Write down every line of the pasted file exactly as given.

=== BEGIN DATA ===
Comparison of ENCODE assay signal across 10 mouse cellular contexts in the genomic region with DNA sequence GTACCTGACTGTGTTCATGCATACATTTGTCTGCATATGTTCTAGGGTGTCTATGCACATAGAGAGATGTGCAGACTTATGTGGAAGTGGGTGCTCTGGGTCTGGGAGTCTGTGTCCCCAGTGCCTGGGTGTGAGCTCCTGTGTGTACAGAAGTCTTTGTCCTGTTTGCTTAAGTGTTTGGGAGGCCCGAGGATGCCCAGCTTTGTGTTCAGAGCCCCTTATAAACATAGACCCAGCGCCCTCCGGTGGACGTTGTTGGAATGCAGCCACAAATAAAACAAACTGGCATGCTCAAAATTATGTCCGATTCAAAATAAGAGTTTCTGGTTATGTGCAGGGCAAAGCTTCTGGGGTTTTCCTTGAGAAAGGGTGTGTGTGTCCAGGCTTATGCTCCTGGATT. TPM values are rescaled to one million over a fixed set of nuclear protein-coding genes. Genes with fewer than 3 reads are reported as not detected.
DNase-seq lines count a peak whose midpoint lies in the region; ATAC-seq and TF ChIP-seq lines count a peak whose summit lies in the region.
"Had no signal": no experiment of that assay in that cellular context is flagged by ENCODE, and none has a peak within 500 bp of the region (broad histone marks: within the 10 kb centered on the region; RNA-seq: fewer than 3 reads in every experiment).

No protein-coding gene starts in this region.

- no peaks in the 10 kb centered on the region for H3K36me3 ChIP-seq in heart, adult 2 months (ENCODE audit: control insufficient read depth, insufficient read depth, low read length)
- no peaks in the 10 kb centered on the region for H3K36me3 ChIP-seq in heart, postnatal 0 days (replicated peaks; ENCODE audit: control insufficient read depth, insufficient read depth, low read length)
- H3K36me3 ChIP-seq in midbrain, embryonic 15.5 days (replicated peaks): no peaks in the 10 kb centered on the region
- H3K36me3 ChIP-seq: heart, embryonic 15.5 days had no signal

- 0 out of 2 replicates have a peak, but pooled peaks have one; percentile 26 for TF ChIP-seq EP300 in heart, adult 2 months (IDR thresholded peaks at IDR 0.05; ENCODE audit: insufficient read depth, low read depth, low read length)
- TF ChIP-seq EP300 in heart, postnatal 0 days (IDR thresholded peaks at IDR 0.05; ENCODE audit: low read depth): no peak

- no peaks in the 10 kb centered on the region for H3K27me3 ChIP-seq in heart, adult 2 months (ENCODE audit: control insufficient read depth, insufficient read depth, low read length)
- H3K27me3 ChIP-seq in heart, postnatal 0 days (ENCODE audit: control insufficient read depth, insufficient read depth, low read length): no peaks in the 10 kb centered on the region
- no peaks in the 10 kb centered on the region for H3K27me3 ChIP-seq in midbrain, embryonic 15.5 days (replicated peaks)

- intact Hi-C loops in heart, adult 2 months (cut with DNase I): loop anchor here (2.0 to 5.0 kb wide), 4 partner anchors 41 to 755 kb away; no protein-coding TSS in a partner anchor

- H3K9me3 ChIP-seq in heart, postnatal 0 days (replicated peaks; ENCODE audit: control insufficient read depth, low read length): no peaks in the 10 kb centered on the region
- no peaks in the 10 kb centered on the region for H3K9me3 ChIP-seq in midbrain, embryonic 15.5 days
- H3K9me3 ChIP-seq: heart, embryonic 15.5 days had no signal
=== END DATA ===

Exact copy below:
Comparison of ENCODE assay signal across 10 mouse cellular contexts in the genomic region with DNA sequence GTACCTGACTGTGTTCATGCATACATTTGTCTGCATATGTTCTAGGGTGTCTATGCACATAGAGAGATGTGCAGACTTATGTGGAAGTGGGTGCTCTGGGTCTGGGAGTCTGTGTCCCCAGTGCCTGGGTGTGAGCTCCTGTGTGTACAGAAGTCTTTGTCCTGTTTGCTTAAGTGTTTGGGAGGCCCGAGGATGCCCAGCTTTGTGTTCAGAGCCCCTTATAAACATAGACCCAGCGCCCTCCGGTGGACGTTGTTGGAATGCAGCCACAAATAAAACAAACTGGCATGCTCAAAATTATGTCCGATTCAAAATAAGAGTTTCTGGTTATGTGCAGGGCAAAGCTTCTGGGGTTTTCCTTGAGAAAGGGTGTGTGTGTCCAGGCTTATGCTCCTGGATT. TPM values are rescaled to one million over a fixed set of nuclear protein-coding genes. Genes with fewer than 3 reads are reported as not detected.
DNase-seq lines count a peak whose midpoint lies in the region; ATAC-seq and TF ChIP-seq lines count a peak whose summit lies in the region.
"Had no signal": no experiment of that assay in that cellular context is flagged by ENCODE, and none has a peak within 500 bp of the region (broad histone marks: within the 10 kb centered on the region; RNA-seq: fewer than 3 reads in every experiment).

No protein-coding gene starts in this region.

- no peaks in the 10 kb centered on the region for H3K36me3 ChIP-seq in heart, adult 2 months (ENCODE audit: control insufficient read depth, insufficient read depth, low read length)
- no peaks in the 10 kb centered on the region for H3K36me3 ChIP-seq in heart, postnatal 0 days (replicated peaks; ENCODE audit: control insufficient read depth, insufficient read depth, low read length)
- H3K36me3 ChIP-seq in midbrain, embryonic 15.5 days (replicated peaks): no peaks in the 10 kb centered on the region
- H3K36me3 ChIP-seq: heart, embryonic 15.5 days had no signal

- 0 out of 2 replicates have a peak, but pooled peaks have one; percentile 26 for TF ChIP-seq EP300 in heart, adult 2 months (IDR thresholded peaks at IDR 0.05; ENCODE audit: insufficient read depth, low read depth, low read length)
- TF ChIP-seq EP300 in heart, postnatal 0 days (IDR thresholded peaks at IDR 0.05; ENCODE audit: low read depth): no peak

- no peaks in the 10 kb centered on the region for H3K27me3 ChIP-seq in heart, adult 2 months (ENCODE audit: control insufficient read depth, insufficient read depth, low read length)
- H3K27me3 ChIP-seq in heart, postnatal 0 days (ENCODE audit: control insufficient read depth, insufficient read depth, low read length): no peaks in the 10 kb centered on the region
- no peaks in the 10 kb centered on the region for H3K27me3 ChIP-seq in midbrain, embryonic 15.5 days (replicated peaks)

- intact Hi-C loops in heart, adult 2 months (cut with DNase I): loop anchor here (2.0 to 5.0 kb wide), 4 partner anchors 41 to 755 kb away; no protein-coding TSS in a partner anchor

- H3K9me3 ChIP-seq in heart, postnatal 0 days (replicated peaks; ENCODE audit: control insufficient read depth, low read length): no peaks in the 10 kb centered on the region
- no peaks in the 10 kb centered on the region for H3K9me3 ChIP-seq in midbrain, embryonic 15.5 days
- H3K9me3 ChIP-seq: heart, embryonic 15.5 days had no signal